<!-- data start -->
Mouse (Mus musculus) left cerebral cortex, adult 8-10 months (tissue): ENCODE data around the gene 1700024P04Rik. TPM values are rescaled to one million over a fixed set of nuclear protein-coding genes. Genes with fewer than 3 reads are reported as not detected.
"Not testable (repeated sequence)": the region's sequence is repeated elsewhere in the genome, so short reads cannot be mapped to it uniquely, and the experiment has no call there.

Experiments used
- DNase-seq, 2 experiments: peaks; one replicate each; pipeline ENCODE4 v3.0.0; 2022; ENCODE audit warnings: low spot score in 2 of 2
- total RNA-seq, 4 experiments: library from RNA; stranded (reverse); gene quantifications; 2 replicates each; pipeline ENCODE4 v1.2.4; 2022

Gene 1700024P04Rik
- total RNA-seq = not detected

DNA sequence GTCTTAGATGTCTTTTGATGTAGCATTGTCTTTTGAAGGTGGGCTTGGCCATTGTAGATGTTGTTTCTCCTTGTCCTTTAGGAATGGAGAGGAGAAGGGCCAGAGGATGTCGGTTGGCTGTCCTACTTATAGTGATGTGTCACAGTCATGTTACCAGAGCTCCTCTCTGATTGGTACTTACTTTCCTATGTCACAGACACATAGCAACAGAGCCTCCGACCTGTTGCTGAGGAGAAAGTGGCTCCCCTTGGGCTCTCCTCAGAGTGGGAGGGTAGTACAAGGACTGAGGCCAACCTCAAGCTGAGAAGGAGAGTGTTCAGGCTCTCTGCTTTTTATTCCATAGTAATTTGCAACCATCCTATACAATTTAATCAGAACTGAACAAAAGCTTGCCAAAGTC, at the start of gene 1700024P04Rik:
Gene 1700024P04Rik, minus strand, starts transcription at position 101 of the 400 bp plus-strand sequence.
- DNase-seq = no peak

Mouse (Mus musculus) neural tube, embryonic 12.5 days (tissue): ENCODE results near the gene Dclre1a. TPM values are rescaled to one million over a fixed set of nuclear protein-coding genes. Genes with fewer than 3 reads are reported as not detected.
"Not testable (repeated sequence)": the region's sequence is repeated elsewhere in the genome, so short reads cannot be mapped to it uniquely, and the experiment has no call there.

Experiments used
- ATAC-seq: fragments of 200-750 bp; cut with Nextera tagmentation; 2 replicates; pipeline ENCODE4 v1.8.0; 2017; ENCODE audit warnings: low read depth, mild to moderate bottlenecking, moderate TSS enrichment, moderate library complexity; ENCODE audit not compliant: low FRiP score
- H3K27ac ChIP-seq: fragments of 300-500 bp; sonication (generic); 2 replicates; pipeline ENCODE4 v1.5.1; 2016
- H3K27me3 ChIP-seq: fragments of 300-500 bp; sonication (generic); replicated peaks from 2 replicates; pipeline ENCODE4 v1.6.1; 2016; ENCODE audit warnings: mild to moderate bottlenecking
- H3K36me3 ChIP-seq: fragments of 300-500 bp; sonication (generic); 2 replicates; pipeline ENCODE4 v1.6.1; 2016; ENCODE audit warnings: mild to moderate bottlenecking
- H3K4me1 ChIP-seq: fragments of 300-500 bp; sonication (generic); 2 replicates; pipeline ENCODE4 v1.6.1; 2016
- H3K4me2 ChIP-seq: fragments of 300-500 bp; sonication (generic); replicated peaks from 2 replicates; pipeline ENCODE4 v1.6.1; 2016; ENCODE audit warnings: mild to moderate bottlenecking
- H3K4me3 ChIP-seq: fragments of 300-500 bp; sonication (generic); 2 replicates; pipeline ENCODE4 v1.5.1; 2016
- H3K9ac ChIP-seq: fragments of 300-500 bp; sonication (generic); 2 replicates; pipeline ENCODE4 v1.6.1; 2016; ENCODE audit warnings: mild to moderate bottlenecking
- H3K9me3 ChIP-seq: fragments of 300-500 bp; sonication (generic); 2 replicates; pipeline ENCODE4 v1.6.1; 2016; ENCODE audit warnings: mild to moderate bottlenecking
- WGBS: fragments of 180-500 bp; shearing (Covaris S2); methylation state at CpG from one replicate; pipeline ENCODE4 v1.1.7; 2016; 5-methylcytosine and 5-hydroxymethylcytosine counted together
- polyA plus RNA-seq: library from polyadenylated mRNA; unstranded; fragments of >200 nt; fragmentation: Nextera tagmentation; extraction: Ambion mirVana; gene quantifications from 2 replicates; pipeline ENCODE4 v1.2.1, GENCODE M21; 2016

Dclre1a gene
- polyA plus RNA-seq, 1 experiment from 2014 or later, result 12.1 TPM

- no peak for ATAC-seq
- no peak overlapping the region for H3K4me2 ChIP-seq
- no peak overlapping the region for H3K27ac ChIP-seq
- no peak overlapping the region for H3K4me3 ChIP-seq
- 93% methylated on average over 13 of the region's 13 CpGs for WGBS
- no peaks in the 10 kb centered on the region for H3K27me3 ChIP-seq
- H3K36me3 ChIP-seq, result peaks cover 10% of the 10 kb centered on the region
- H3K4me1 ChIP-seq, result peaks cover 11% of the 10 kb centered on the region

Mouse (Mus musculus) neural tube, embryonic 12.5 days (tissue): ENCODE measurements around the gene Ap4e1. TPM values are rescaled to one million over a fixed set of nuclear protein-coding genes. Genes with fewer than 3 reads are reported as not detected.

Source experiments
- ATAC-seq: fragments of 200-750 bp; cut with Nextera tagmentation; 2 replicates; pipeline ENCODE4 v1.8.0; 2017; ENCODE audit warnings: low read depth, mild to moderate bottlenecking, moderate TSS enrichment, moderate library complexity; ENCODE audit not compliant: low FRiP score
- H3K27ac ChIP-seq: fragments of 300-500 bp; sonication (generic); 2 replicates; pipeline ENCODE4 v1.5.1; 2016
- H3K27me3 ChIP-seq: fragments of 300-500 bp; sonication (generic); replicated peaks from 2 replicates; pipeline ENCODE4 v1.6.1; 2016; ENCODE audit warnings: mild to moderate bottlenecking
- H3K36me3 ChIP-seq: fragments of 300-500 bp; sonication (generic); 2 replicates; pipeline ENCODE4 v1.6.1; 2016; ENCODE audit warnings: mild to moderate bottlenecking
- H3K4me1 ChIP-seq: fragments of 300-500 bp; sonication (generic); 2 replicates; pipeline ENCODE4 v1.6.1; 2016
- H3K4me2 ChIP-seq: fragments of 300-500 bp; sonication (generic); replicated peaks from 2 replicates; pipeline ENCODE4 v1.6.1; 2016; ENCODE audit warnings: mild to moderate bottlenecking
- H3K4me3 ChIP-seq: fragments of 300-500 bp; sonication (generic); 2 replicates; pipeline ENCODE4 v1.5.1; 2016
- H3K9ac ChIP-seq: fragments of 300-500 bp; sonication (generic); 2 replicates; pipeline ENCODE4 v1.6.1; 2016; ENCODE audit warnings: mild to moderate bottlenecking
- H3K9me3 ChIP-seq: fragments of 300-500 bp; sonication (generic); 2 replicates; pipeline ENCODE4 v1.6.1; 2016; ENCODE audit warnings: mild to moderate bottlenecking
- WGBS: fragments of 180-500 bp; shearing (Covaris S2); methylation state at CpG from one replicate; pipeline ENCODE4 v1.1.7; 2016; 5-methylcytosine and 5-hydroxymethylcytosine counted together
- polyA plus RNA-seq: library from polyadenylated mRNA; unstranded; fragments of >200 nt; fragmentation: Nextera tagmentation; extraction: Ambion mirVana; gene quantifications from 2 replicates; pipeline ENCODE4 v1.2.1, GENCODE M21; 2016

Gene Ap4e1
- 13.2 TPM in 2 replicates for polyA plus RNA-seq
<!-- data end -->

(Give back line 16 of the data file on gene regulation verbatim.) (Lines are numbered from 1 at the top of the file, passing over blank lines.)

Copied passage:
- H3K27me3 ChIP-seq: fragments of 300-500 bp; sonication (generic); replicated peaks from 2 replicates; pipeline ENCODE4 v1.6.1; 2016; ENCODE audit warnings: mild to moderate bottlenecking